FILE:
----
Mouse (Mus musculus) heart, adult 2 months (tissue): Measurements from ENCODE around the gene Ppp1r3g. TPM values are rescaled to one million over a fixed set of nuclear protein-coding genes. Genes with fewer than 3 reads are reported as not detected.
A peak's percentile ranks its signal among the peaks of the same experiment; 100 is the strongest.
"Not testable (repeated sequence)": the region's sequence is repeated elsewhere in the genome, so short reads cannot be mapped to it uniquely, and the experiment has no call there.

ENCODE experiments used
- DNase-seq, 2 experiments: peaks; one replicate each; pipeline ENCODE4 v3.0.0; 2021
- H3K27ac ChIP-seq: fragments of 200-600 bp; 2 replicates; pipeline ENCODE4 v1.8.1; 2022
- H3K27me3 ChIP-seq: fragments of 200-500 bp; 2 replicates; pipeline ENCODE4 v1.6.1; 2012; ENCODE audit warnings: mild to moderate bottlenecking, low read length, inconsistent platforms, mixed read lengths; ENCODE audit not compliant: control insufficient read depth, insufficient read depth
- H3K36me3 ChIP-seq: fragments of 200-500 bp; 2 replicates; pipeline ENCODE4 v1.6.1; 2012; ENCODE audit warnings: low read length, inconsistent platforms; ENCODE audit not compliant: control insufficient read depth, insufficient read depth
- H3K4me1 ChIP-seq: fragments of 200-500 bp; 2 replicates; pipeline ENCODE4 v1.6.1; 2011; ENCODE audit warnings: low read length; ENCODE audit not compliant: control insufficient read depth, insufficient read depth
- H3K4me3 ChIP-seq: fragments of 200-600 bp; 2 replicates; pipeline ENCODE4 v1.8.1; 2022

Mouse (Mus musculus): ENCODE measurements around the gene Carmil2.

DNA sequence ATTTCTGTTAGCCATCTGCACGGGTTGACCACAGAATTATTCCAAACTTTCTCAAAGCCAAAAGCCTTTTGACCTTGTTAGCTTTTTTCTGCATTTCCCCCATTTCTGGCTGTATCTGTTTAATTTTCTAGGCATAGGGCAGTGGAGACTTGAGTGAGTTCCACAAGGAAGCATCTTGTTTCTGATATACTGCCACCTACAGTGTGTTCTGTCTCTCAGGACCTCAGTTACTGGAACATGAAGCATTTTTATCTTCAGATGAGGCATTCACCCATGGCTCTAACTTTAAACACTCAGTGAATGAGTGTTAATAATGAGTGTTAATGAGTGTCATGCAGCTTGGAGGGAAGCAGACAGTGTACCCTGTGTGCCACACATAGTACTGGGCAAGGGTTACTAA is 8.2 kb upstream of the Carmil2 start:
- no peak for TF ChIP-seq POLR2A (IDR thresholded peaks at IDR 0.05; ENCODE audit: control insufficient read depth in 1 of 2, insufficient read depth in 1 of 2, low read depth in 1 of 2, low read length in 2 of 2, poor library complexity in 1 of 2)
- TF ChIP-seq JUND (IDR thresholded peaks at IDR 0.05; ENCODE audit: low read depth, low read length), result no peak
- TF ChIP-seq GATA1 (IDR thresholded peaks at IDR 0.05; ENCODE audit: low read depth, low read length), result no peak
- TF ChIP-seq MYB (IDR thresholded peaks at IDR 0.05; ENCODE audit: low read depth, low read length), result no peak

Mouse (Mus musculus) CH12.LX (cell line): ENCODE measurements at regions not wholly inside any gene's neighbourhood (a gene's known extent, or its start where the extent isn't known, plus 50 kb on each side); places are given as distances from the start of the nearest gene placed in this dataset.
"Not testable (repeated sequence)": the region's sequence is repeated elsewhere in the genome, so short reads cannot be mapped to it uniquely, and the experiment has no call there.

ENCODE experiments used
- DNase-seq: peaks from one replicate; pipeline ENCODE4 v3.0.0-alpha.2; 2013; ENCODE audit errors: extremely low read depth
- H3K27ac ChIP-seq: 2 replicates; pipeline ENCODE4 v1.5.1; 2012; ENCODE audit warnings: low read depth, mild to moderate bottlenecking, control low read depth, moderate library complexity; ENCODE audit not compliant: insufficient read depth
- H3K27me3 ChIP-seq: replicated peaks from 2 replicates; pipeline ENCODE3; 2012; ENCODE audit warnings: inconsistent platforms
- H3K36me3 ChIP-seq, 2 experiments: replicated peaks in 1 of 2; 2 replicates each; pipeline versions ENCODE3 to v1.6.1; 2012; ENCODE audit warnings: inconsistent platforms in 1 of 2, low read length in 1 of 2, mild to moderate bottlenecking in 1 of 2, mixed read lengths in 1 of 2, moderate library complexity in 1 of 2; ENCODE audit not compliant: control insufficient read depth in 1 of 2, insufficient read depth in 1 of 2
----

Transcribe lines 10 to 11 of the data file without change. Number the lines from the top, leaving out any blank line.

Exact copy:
- H3K4me3 ChIP-seq: fragments of 200-600 bp; 2 replicates; pipeline ENCODE4 v1.8.1; 2022

Mouse (Mus musculus): ENCODE measurements around the gene Carmil2.